Mike Mettler

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Mike Mettler  |  Sep 12, 2018  |  1 comments
Photo: Elliot Landy (1968)

Released 50 years ago this past July 1, The Band's Music From Big Pink immediately set the world of popular music on its collective ear, and it's now being celebrated in a super-deluxe box set that includes a 24/96 5.1 mix of the album on Blu-ray. We get on the line with Band mastermind Robbie Robertson to discuss the secret to the overall intimacy of the Big Pink recording itself, the key elements that make the 5.1 versions of “The Weight” and “Chest Fever” instant benchmark reference tracks, and what Band album he’d be interested in having remixed in 5.1 next.

Mike Mettler  |  Aug 31, 2018  |  0 comments
Performance
Sound
Always the pauper, never quite the prince. Such was the case for Love, the racially integrated Los Angeles psychedelic/folk-rock hybrid who were always on the cusp of breaking through the ether during those heady revolutionary times of the late 1960s, but just couldn’t totally get there. While the sounds of other SoCal Sunset Strip brethren like The Doors and The Byrds made the leap into mass consciousness, Love’s impact initially came at more of the cult-favorite level—though their multicultural influence has only grown over the ensuing years, especially within the British alternative scene of the early ’90s.
Mike Mettler  |  Aug 22, 2018  |  0 comments
The peak-era TV juggernaut known as The Walking Dead continues to roll-roll-roll along on its bloody and unbowed path, and it remains one of the best-shot, best-designed, best-looking, and best-sounding shows being broadcast today. That said, TWD is actually best enjoyed on hi-res disc, and its ever-galvanizing eighth season was just released by Lionsgate on Blu-ray and DVD. Lennie James, who plays the struggling pacifist Morgan Jones, discusses why his character endures, why he feels the show’s soundscapes are underrated, and how two other cult-favorite characters he’s portrayed over the years might fare if they met Morgan on the road in the zombie apocalypse.
Mike Mettler  |  Aug 17, 2018  |  1 comments
Has streaming saved the music industry? Depends on whom you ask. If we’re to believe certain vocal factions within the music business, we’re already officially entrenched in the “end of owning music” era...
Mike Mettler  |  Aug 08, 2018  |  0 comments
Photo by James Cumpsty

Tom Bailey, the chief architect of the super-successful ’80s synth-pop masters Thompson Twins (“Hold Me Now,” “Love on Your Side”) is back with a cosmically named solo album, Science Fiction. We called him during a tour stop in Houston to discuss the sonic structure of the album, how he once built his own P.A. speakers, and reconnecting with listening to music on vinyl.

Mike Mettler  |  Jul 25, 2018  |  0 comments
Legendary producer/engineer Elliot Scheiner at LA's iconic Capitol Studios.

“I make these records, so I know what the artists want to hear,” notes legendary producer/engineer Elliot Scheiner (a.k.a. ELS) while perched behind the main mixing board in Capitol Records Studio A in Los Angeles. I sat down exclusively in the control room with Scheiner and the members of acclaimed indie/folk-rockers Dawes to discuss their mutual and individual goals for surround sound recording and mixing, and how well it all comes across in the ELS Studio 3D premium audio system in the 2019 Acura RDX.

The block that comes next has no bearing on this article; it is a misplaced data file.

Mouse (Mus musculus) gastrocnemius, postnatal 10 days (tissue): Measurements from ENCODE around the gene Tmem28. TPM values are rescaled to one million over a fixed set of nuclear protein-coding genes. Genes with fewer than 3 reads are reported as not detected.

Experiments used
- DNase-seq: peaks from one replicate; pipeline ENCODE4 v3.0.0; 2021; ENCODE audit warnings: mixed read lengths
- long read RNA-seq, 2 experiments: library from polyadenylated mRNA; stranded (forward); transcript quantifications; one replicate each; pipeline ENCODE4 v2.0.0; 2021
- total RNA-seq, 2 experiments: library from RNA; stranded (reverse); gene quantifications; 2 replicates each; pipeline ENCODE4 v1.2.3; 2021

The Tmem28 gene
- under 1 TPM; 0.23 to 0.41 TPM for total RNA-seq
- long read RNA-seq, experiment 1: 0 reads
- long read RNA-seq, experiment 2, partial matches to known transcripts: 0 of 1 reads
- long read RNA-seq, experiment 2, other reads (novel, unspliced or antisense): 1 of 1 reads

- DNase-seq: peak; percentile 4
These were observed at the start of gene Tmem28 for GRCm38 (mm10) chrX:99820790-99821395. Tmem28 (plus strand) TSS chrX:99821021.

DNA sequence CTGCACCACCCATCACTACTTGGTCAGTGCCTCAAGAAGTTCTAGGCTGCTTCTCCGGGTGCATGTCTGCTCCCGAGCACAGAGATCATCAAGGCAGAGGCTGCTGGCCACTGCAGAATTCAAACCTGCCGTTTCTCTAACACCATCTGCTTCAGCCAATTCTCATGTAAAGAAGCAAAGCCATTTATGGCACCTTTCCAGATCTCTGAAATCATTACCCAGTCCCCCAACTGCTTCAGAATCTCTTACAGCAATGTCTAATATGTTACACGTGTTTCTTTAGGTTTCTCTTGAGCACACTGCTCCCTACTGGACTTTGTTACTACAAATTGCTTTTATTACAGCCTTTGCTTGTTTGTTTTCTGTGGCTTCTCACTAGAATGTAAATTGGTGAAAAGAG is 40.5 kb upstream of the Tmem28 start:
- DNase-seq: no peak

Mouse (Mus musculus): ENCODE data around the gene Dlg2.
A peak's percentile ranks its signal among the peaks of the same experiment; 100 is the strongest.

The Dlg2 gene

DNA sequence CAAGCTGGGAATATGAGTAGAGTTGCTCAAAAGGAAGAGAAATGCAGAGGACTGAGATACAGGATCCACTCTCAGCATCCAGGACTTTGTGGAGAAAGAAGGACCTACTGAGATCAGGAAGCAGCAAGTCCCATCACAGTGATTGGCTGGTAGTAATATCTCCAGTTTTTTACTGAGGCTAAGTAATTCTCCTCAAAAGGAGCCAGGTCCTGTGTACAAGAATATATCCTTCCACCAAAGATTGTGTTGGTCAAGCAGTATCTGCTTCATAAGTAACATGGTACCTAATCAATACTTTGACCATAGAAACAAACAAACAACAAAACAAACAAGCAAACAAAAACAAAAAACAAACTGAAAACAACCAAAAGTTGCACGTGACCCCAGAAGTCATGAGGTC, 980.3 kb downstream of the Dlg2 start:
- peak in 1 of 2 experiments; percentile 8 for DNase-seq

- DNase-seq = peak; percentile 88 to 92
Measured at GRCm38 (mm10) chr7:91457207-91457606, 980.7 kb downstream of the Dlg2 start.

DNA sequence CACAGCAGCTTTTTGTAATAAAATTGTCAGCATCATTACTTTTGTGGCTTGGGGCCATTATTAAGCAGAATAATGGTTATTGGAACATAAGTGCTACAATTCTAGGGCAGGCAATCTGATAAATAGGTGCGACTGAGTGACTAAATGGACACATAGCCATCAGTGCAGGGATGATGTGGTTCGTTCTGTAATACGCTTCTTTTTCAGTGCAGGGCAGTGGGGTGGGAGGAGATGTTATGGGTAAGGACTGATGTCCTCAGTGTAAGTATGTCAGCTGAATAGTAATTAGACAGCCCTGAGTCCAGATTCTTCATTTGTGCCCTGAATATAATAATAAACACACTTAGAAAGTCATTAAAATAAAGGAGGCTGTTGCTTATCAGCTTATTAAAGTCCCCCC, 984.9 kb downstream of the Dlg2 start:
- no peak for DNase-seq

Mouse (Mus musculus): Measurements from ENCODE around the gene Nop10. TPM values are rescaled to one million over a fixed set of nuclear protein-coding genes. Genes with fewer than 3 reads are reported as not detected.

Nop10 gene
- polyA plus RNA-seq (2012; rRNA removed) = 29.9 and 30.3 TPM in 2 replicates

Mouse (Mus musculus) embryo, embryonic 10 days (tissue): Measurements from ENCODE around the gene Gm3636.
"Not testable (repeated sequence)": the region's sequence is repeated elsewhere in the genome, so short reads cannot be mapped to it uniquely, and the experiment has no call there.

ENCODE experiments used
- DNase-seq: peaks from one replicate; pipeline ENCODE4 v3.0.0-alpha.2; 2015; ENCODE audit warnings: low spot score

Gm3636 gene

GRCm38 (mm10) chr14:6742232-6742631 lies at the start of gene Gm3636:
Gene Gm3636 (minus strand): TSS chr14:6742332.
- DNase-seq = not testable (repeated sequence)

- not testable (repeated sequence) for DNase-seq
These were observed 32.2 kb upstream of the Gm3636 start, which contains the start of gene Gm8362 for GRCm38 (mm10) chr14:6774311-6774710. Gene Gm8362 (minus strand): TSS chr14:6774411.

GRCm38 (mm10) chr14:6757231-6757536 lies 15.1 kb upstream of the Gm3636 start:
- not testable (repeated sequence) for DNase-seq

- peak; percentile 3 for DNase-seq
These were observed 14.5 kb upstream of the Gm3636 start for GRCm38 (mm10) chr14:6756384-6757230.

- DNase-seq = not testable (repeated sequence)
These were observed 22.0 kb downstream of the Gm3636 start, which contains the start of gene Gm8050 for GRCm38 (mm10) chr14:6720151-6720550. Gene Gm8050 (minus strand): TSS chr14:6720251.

Mike Mettler  |  Jul 11, 2018  |  0 comments
Steve Cropper is the king of the song intro and one of the chief architects of the legendary Stax Records sound. To get the scoop on his recorded history, I called the once and forever Booker T. & The MG’s guitarist/producer to discuss the process of going from mono to stereo in the studio, the true origin of Sam Moore’s indelible “Play it, Steve!” exclamation on “Soul Man,” and the compositional sizzle behind the Booker T. instrumental masterpiece, “Green Onions.”
Mike Mettler  |  Jun 20, 2018  |  1 comments
There are legends, and then there’s Buddy Guy. The Chicago-based octogenarian blues guitarist originally from Lettsworth, Louisiana just keeps going and going. And if his new album, The Blues Is Alive and Well (Silvertone/RCA) is any indication, the Guy train won’t be making its final stop anytime soon.
Mike Mettler  |  Jun 06, 2018  |  0 comments
Photos: Herclayheart

Some vocalists turn everything they sing into pure audio gold. One such vocalist is Jennifer Warnes, who brings originality, style, and grace to everything her voice touches, as her new album Another Time, Another Place readily attests. Warnes got on the line to discuss the meticulous process she goes through in making her song choices, her special relationship with Leonard Cohen, and why she feels her voice continues to resonate with her listeners.

Mike Mettler  |  Jun 01, 2018  |  2 comments
Performance
Sound
INXS were riding high as the calendar got deeper and deeper into 1987. The alt-rocking Australian sextet had truly come into their own following the wider international penetration of 1985’s Listen Like Thieves. They were also burgeoning MTV darlings, mainly thanks to the magnetic presence of poster-boy frontman Michael Hutchence. That said, the band had enough musical acumen to override their video-centric image, best exemplified by the churning, layered groove of Thieves’ big hit, “What You Need,” itself born of the interlocked songwriting axis of lyricist/vocalist Hutchence and keyboardist/guitarist Andrew Farriss.

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